Tamsin has all the brashness of youth and the hallmarks that readers admire in a modernized heroine: she can ride, read, and ostensibly run a household were she given the chance. But her self-sufficiency is no match for the machinations of Sir Lionel, who takes control of her lands and wealth, and conspires to place Tamsin in the court of the young Princess Mary. Tamsin is told to “make myself pleasant. It was my duty to assure that everyone liked me.” And then she is to become indispensible, and to essentially use her position “to advance myself – and through me, Sir Lionel – at the Princess of Wales’s court.”
But neither Sir Lionel, Tamsin, nor Princess Mary can be prepared for the upheaval to come: the plotting of Anne Boleyn and King Henry. Tamsin, true to her mission, has become indispensible to the young princess, and she is quickly dispatched to repeat her ingratiation game in the Royal Court. There is more at stake than alliances and advancements. King Henry has a wandering eye, and is quickly besotted by Tamsin, and Tamsin, while playing her role, has a romantic attachment of her own: to a craftsman of no consequence, a silk maker named Rafe.
Kate Emerson’s tale is fiction, completely. The inspiration for this story comes from a real-life, sixteenth-century allusion to a damsel that King Henry had taken up with, much to Anne Boleyn’s consternation. The lady in question was mentioned in letters from a Spanish ambassador to King Henry’s court, but her identity was never unearthed. With such a scarcity of information, Emerson’s imagination has given us Tamsin Lodge, a child in an adult maze, a woman torn between loyalty and personal desires. Tamsin has a home she wishes to get back to, and her own dreams of simple life in which she is her own master.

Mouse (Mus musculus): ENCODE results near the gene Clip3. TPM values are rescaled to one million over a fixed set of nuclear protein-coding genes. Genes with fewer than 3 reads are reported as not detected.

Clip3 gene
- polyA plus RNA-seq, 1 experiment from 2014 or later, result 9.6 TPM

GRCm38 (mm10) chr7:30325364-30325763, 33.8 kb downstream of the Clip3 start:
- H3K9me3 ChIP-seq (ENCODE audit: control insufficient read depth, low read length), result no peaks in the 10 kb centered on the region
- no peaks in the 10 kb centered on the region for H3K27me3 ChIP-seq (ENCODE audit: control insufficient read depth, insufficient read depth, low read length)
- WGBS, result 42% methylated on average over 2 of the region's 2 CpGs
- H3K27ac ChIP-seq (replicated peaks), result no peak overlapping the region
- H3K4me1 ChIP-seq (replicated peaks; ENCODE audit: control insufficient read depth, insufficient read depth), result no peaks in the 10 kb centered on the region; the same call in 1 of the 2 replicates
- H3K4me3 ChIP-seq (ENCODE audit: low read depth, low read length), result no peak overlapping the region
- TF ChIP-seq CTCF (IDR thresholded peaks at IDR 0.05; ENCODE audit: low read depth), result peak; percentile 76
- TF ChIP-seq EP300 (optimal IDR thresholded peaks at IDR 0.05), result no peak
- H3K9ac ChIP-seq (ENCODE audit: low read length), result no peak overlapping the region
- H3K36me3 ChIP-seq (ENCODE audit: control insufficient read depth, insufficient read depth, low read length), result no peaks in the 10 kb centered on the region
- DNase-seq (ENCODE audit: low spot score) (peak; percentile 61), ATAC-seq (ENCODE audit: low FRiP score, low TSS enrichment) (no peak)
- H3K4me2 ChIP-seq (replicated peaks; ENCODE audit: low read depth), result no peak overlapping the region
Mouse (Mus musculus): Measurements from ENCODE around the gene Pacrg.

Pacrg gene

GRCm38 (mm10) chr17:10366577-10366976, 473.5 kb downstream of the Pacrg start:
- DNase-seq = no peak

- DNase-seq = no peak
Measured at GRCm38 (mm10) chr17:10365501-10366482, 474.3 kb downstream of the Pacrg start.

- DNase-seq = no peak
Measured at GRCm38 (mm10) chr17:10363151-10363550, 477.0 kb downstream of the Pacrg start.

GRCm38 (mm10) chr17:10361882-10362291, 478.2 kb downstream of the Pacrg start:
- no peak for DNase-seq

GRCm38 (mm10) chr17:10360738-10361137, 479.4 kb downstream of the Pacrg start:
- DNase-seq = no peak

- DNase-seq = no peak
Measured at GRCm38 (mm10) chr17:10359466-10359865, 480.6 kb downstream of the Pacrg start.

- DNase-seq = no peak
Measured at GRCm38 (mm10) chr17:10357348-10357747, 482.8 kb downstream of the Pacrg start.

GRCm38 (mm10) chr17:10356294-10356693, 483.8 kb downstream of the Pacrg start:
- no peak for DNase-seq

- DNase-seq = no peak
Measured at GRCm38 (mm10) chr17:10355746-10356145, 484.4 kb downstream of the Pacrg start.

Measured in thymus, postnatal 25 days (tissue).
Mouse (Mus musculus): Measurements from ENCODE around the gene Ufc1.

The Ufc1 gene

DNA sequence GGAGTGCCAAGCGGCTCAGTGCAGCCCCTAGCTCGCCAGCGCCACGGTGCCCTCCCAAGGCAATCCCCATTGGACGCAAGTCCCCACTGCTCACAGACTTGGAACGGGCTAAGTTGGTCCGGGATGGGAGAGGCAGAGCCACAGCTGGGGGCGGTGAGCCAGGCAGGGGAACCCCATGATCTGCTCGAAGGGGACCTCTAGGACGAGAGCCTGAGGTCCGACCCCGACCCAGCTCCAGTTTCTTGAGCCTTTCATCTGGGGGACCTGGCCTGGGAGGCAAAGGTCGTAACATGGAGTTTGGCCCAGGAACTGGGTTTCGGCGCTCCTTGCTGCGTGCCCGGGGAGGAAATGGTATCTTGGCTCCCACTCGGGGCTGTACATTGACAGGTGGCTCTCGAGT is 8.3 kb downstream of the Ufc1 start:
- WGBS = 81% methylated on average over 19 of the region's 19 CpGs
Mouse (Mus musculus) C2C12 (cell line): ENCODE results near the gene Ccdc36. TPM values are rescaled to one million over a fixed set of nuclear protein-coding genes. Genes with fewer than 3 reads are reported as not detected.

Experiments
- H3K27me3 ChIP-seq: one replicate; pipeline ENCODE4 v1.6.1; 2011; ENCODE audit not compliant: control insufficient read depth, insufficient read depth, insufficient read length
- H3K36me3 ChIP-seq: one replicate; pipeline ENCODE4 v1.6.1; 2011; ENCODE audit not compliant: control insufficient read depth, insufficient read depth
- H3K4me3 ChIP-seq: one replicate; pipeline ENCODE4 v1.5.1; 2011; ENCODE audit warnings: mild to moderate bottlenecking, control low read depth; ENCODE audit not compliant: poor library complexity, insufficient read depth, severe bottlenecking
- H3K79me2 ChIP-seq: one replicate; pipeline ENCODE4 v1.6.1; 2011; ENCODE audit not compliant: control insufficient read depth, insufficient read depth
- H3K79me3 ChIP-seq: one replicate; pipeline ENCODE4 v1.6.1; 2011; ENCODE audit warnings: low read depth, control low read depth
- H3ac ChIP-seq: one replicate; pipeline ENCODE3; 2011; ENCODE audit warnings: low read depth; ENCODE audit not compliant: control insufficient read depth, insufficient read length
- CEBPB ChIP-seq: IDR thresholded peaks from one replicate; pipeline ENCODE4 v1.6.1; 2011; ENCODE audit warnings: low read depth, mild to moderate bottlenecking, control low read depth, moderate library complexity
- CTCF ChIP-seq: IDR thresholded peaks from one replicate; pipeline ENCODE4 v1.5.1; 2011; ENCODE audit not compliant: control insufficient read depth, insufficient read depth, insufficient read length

There’s never a dearth of Tudor historical fiction books to keep you occupied; if that’s to your taste. You can easily find books told from the Boleyn side (The Other Boleyn Girl) or from Jane Seymour’s point of view (I, Jane to be released in September,) and even that of poor, divorced Catherine of Aragon (Katharine of Aragon.) The King’s Damsel is part of a series of novels Emerson has called “Secrets of the Tudor Court,” and it’s one of the rare books I’ve read that devotes much attention to the plight of poor Princess soon-to-be Queen Mary. She’s as much of an orphan as Tamsin, and as ever, these books leave you with the suffocating sense that to be a woman in these turbulent times was very much a precarious endeavor. Tamsin has the prospect of love, and a life free from the machinations of the Court. Princess Mary has no such promise in her future, and it is knowing Mary's future that lends Tamsin's attempts on her behalf such a gripping, futile air.
Melanie Murray is a writer and editor, and the moderator of Romantic Reads, BN.com's all-romance, all-the-time community forum. You can follow her on Twitter at @Melanie_Murray and get all the latest Barnes & Noble book news from @BNBuzz.
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